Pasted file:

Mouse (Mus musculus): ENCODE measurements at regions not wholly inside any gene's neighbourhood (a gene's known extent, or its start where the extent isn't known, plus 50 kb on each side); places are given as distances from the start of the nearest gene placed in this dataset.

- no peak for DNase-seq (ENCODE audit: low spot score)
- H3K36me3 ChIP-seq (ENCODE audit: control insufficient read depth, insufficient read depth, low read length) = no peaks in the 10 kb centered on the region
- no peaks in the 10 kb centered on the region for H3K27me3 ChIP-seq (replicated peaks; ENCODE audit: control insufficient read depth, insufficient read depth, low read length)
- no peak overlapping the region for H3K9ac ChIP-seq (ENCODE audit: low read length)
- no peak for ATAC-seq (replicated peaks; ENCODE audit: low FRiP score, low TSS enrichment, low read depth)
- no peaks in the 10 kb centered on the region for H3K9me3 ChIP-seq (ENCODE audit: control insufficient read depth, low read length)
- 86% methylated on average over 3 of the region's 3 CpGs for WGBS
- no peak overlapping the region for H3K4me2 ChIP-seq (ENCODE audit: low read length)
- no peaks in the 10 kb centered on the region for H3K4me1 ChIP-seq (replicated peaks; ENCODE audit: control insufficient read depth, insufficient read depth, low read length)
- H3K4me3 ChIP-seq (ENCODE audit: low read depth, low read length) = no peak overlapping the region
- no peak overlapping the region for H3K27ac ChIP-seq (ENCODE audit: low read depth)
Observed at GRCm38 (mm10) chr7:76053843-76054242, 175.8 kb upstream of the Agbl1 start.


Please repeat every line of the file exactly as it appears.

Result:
Mouse (Mus musculus): ENCODE measurements at regions not wholly inside any gene's neighbourhood (a gene's known extent, or its start where the extent isn't known, plus 50 kb on each side); places are given as distances from the start of the nearest gene placed in this dataset.

- no peak for DNase-seq (ENCODE audit: low spot score)
- H3K36me3 ChIP-seq (ENCODE audit: control insufficient read depth, insufficient read depth, low read length) = no peaks in the 10 kb centered on the region
- no peaks in the 10 kb centered on the region for H3K27me3 ChIP-seq (replicated peaks; ENCODE audit: control insufficient read depth, insufficient read depth, low read length)
- no peak overlapping the region for H3K9ac ChIP-seq (ENCODE audit: low read length)
- no peak for ATAC-seq (replicated peaks; ENCODE audit: low FRiP score, low TSS enrichment, low read depth)
- no peaks in the 10 kb centered on the region for H3K9me3 ChIP-seq (ENCODE audit: control insufficient read depth, low read length)
- 86% methylated on average over 3 of the region's 3 CpGs for WGBS
- no peak overlapping the region for H3K4me2 ChIP-seq (ENCODE audit: low read length)
- no peaks in the 10 kb centered on the region for H3K4me1 ChIP-seq (replicated peaks; ENCODE audit: control insufficient read depth, insufficient read depth, low read length)
- H3K4me3 ChIP-seq (ENCODE audit: low read depth, low read length) = no peak overlapping the region
- no peak overlapping the region for H3K27ac ChIP-seq (ENCODE audit: low read depth)
Observed at GRCm38 (mm10) chr7:76053843-76054242, 175.8 kb upstream of the Agbl1 start.